“Women always had to find a way to compensate to how they were treated,” Jones said. “You take lemonade out of lemons. You take what’s thrown at you and make something good out of it.”

Epps has worn her hair long and straight in competition, even though she said it would be more comfortable to wear it in braids.

“I have felt those pressures to change a little bit, just to try to get a sponsorship with a Nike or an Adidas company who are looking for more feminine athletes,” she said.

Often when a black female athlete emphasized her femininity, it was still a no-win situation, the study found.

Lisa Leslie, a three-time league Most Valuable Player with the Los Angeles Sparks and four-time gold-medalist, collected 5,000 points in the WNBA and piled up 488 points, 241 rebounds and 36 blocked shots in her four Olympic appearances, becoming Team USA’s all-time leader in all three categories.

She was also a model with Wilhelmina in New York, paying “careful adherence to softening [her] appearances.” In turn, that meant that “media focus on her good looks often overshadowed Leslie’s legendary athletic skills,” the study noted.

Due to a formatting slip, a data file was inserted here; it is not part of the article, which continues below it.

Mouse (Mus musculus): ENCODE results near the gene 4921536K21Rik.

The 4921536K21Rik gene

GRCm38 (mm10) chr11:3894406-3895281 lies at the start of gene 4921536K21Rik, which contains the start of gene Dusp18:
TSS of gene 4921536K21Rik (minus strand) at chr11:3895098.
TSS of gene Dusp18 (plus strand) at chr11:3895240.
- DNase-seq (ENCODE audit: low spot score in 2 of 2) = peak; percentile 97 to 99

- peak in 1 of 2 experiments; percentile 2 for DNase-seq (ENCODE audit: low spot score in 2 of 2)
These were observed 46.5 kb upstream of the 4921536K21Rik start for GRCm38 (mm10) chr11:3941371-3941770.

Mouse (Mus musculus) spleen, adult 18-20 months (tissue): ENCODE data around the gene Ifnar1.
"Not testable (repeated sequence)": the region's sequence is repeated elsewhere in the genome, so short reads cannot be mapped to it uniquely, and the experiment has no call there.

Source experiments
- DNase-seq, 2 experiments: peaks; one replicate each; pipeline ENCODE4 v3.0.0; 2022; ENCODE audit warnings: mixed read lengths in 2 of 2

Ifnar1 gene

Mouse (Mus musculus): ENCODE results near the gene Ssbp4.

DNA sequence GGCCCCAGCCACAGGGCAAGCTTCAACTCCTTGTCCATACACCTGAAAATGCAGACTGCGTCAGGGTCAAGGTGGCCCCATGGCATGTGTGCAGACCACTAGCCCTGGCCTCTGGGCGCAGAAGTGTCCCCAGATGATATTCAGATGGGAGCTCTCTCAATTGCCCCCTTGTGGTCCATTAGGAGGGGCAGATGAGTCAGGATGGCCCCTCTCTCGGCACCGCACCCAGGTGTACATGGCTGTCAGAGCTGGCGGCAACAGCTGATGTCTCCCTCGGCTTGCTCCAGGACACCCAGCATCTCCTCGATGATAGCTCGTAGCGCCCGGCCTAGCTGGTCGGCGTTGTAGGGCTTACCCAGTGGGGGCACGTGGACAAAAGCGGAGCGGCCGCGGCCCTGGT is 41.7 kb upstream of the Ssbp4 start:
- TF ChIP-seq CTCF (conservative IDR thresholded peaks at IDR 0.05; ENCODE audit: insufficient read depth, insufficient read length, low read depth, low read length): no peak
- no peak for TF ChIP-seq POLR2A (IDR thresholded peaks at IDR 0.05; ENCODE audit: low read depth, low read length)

“Lisa Leslie was an incredible athlete, and yet what she was known for was being pretty almost in spite of being an athlete,” Jones said. “This is a woman who has won at every level, and yet, her modeling contract and the depictions of her tends to say, ‘Yeah, she does all that, but isn’t she cute?’ ”

A New York Times article in 2003 detailed how Leslie (a “combination of power, grace and beauty”) was unappealing to the fans, “surly” when choosing not to respond to cheers and one side of a rivalry with Seattle Storm forward Lauren Jackson, who once accidentally pulled Leslie’s faux ponytail off during a game.

But to Jones, that article from 15 years ago is not merely a relic — it would fit in just fine today.

“There are certain tropes we tend to fall under as writers. In some ways, it’s very lazy writing,” she said. “ ‘Let me feminize this athlete because I don’t want to make her appear masculine or overly muscular,’ or whatever it is, but still not respecting the athlete for her athleticism. It’s, ‘Let me tell you about all of these other things about her.’ ”

You can read the full study here.